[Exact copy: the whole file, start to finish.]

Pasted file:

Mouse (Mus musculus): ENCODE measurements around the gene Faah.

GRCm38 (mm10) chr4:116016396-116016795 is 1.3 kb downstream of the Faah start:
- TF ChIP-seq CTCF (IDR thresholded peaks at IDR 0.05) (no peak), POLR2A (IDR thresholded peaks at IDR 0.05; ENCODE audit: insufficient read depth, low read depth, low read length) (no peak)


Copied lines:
Mouse (Mus musculus): ENCODE measurements around the gene Faah.

GRCm38 (mm10) chr4:116016396-116016795 is 1.3 kb downstream of the Faah start:
- TF ChIP-seq CTCF (IDR thresholded peaks at IDR 0.05) (no peak), POLR2A (IDR thresholded peaks at IDR 0.05; ENCODE audit: insufficient read depth, low read depth, low read length) (no peak)